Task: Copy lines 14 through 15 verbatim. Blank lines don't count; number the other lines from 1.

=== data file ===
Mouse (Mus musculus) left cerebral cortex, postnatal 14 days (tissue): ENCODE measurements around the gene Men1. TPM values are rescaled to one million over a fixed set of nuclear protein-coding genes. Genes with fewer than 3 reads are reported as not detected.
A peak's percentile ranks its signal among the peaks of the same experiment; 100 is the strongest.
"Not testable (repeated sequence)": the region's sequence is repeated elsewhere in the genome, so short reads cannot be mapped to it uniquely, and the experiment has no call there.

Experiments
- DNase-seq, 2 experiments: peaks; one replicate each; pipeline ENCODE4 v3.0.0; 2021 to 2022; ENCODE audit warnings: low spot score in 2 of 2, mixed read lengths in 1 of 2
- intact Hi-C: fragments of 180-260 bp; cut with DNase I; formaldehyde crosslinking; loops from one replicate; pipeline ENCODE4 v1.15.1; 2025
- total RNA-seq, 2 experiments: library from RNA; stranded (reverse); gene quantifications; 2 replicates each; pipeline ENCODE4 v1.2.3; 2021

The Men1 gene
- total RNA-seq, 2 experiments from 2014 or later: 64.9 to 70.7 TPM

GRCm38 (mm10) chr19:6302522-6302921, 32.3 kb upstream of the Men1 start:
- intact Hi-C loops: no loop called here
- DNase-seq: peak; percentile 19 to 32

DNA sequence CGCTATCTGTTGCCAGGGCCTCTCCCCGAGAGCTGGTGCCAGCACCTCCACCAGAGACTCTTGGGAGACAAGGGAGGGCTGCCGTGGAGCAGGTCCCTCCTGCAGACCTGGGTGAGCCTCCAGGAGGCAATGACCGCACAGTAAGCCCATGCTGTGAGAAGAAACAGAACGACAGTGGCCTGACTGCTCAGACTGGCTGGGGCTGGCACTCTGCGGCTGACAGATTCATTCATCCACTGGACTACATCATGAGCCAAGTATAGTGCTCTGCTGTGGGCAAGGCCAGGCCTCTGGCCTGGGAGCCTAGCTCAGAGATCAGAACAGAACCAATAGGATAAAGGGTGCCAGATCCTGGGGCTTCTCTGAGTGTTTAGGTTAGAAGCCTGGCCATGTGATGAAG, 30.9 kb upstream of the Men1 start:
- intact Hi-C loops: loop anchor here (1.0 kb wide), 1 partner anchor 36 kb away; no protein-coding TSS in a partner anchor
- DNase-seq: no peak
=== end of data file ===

- intact Hi-C loops: loop anchor here (1.0 kb wide), 1 partner anchor 36 kb away; no protein-coding TSS in a partner anchor
- DNase-seq: no peak